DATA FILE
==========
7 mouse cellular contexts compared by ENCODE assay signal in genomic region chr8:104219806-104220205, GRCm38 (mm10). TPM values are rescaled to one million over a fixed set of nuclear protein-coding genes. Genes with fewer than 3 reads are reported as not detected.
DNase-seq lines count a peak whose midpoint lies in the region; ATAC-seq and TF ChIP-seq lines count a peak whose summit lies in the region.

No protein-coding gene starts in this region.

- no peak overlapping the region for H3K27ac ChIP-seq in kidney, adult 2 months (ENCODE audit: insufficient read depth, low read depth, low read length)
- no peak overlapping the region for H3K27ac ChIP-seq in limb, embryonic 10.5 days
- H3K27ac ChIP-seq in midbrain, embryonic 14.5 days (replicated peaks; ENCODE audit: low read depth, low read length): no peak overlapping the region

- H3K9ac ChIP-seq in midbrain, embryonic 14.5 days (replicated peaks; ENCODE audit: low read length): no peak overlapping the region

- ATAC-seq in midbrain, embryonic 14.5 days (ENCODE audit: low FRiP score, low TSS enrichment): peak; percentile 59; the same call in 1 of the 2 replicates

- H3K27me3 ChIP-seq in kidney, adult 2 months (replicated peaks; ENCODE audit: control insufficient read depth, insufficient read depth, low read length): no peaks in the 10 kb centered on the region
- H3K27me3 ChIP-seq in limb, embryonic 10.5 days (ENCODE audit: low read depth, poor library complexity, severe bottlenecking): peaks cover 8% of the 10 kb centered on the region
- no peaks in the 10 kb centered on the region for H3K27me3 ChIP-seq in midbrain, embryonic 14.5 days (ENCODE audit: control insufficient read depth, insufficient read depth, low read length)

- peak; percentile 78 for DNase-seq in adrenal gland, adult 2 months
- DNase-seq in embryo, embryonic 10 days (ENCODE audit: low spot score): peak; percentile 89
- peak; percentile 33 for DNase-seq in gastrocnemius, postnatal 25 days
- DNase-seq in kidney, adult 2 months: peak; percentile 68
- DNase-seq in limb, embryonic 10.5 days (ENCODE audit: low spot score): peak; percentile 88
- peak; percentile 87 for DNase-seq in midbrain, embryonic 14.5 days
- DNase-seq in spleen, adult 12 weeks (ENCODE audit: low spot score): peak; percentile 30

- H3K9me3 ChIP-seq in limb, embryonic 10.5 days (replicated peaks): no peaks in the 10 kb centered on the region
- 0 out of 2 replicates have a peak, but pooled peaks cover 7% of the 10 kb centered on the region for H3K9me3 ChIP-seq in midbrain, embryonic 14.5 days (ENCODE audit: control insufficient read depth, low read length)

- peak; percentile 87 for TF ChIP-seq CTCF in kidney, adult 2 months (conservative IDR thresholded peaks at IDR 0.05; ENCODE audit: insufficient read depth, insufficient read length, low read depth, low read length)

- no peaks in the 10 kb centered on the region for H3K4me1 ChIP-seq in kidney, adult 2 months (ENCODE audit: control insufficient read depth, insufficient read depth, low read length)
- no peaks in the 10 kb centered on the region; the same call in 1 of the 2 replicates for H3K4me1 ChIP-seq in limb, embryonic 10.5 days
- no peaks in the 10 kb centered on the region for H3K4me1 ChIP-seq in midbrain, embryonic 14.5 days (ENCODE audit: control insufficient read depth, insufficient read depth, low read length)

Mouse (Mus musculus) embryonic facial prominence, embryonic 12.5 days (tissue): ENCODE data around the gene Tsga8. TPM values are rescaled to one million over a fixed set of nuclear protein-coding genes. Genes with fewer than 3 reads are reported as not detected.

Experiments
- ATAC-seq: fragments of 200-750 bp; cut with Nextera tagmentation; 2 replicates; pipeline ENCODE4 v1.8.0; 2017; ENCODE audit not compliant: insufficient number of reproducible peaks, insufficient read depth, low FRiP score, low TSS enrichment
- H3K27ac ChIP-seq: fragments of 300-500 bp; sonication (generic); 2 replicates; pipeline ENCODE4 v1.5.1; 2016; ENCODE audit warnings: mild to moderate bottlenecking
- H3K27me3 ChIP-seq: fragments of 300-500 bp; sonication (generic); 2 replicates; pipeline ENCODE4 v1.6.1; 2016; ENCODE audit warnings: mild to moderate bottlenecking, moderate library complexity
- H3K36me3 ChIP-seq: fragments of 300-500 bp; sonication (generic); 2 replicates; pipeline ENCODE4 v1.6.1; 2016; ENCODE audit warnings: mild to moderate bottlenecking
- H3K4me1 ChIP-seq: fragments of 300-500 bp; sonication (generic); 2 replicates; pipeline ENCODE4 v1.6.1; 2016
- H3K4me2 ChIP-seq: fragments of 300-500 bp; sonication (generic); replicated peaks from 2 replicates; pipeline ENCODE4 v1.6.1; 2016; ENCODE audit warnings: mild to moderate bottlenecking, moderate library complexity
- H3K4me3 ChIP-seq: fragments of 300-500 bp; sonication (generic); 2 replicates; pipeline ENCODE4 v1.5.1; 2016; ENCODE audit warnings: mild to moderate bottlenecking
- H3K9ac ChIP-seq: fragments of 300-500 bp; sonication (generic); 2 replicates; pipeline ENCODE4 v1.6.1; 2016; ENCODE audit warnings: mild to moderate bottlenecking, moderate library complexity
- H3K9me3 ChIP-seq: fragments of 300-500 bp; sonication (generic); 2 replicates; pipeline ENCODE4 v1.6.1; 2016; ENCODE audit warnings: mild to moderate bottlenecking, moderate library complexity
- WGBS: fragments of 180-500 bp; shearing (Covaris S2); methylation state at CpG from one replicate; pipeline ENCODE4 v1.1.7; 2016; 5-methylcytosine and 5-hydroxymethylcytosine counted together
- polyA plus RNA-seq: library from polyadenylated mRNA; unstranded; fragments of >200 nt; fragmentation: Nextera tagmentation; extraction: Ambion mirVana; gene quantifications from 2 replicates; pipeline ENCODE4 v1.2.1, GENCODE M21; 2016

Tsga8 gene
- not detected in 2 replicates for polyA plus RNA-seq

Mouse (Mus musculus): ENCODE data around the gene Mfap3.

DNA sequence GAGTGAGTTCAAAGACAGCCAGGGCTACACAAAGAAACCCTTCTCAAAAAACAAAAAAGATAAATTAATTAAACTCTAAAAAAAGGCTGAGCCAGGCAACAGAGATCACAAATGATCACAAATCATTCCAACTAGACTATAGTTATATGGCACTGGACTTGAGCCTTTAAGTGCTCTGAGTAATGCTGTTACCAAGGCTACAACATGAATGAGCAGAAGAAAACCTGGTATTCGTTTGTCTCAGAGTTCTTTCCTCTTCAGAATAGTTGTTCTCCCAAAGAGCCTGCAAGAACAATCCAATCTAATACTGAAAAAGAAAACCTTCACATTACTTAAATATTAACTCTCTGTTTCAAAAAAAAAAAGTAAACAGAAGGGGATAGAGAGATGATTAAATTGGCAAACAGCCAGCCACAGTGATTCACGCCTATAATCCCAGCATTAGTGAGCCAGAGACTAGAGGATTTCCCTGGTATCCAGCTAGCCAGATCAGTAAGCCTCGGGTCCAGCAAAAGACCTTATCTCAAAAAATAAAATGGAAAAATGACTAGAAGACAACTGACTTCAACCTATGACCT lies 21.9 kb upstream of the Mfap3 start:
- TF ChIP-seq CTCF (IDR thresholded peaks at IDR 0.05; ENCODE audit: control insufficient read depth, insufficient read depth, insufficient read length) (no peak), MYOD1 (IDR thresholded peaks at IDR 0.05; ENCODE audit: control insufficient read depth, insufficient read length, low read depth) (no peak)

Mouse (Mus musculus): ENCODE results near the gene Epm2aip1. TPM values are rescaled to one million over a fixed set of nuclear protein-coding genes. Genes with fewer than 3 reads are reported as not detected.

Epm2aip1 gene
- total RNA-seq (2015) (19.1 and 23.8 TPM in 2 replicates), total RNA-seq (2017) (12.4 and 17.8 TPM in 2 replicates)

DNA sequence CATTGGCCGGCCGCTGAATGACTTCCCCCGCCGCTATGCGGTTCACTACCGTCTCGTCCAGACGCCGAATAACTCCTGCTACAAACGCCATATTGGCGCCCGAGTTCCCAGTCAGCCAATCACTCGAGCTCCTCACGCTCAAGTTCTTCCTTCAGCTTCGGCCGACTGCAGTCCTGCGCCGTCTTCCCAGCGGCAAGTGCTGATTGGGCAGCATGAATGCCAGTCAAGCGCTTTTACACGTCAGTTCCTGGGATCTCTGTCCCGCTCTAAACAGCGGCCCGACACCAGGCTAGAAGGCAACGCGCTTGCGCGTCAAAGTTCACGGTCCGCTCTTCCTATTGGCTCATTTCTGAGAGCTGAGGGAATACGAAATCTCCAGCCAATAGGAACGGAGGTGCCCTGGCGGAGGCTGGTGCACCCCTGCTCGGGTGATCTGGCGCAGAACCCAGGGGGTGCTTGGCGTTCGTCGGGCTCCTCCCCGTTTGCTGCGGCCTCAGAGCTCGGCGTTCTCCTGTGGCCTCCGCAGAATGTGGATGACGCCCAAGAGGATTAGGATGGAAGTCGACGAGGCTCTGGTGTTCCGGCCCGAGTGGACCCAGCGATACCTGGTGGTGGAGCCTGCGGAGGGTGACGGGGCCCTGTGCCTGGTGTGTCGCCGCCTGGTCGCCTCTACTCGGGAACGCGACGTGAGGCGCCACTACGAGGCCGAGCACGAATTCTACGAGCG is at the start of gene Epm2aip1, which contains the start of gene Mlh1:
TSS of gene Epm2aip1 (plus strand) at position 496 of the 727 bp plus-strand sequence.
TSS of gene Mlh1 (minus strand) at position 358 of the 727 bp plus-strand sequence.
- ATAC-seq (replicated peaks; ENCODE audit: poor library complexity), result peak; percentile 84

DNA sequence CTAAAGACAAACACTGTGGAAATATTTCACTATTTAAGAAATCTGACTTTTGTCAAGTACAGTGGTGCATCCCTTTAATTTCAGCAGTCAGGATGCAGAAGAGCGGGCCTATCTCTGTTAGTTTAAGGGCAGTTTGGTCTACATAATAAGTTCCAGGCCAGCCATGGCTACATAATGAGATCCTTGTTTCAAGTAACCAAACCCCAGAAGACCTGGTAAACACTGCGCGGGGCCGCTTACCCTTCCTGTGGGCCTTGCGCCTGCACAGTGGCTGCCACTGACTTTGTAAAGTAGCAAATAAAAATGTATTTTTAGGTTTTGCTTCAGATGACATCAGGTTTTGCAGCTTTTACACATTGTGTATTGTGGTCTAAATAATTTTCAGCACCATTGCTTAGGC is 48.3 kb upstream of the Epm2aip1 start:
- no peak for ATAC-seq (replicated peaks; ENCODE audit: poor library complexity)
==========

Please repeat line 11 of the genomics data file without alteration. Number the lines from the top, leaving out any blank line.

- no peaks in the 10 kb centered on the region for H3K27me3 ChIP-seq in midbrain, embryonic 14.5 days (ENCODE audit: control insufficient read depth, insufficient read depth, low read length)